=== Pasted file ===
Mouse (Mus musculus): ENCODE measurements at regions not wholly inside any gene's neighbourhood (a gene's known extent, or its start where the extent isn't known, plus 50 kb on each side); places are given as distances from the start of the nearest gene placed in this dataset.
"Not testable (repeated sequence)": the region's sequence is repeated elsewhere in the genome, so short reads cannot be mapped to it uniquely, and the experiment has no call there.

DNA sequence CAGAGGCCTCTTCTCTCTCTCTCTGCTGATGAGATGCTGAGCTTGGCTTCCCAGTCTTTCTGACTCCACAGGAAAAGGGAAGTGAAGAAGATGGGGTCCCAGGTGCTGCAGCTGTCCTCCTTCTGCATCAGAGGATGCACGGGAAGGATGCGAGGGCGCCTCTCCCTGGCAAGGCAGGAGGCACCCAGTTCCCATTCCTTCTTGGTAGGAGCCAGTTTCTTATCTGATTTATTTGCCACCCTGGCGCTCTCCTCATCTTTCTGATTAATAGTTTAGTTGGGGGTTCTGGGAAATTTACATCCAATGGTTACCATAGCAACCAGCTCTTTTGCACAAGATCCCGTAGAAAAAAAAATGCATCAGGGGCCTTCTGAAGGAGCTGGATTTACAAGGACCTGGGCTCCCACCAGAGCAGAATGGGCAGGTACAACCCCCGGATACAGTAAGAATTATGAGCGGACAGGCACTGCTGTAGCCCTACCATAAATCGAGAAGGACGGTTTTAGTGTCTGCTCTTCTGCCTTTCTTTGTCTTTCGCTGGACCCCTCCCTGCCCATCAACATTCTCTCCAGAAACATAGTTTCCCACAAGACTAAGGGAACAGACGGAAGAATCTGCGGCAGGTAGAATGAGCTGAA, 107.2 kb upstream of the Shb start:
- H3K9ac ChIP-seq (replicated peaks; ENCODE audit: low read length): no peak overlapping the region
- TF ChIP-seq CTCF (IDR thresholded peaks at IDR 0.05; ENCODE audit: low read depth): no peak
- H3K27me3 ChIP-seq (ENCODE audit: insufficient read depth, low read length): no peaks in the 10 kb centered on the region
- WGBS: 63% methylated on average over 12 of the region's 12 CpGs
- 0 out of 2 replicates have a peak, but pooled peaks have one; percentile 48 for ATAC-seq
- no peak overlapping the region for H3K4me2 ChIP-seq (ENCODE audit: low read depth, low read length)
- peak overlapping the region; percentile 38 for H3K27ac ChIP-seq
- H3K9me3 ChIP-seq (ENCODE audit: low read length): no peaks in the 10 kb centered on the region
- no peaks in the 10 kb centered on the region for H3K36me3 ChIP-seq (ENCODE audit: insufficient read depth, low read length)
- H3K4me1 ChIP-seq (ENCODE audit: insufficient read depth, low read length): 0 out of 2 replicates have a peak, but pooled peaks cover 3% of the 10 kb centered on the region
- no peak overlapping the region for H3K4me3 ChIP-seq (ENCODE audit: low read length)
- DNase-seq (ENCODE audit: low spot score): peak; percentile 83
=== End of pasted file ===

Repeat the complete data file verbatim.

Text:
Mouse (Mus musculus): ENCODE measurements at regions not wholly inside any gene's neighbourhood (a gene's known extent, or its start where the extent isn't known, plus 50 kb on each side); places are given as distances from the start of the nearest gene placed in this dataset.
"Not testable (repeated sequence)": the region's sequence is repeated elsewhere in the genome, so short reads cannot be mapped to it uniquely, and the experiment has no call there.

DNA sequence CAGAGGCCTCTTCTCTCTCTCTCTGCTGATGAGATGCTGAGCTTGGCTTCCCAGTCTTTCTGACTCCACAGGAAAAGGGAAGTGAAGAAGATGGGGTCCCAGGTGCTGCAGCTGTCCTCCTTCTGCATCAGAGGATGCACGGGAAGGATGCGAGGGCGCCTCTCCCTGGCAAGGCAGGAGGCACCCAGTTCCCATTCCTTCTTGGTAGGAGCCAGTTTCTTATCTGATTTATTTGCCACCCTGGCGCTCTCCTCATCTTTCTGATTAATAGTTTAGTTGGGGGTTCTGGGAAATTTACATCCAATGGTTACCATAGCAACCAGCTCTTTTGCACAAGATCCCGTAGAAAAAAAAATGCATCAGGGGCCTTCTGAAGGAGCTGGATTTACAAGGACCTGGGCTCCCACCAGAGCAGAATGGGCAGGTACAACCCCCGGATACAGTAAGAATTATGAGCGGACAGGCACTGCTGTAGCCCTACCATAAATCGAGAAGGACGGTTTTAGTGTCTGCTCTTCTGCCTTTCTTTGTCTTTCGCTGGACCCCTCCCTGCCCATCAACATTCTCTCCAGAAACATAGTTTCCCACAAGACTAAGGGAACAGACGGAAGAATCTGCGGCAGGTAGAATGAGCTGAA, 107.2 kb upstream of the Shb start:
- H3K9ac ChIP-seq (replicated peaks; ENCODE audit: low read length): no peak overlapping the region
- TF ChIP-seq CTCF (IDR thresholded peaks at IDR 0.05; ENCODE audit: low read depth): no peak
- H3K27me3 ChIP-seq (ENCODE audit: insufficient read depth, low read length): no peaks in the 10 kb centered on the region
- WGBS: 63% methylated on average over 12 of the region's 12 CpGs
- 0 out of 2 replicates have a peak, but pooled peaks have one; percentile 48 for ATAC-seq
- no peak overlapping the region for H3K4me2 ChIP-seq (ENCODE audit: low read depth, low read length)
- peak overlapping the region; percentile 38 for H3K27ac ChIP-seq
- H3K9me3 ChIP-seq (ENCODE audit: low read length): no peaks in the 10 kb centered on the region
- no peaks in the 10 kb centered on the region for H3K36me3 ChIP-seq (ENCODE audit: insufficient read depth, low read length)
- H3K4me1 ChIP-seq (ENCODE audit: insufficient read depth, low read length): 0 out of 2 replicates have a peak, but pooled peaks cover 3% of the 10 kb centered on the region
- no peak overlapping the region for H3K4me3 ChIP-seq (ENCODE audit: low read length)
- DNase-seq (ENCODE audit: low spot score): peak; percentile 83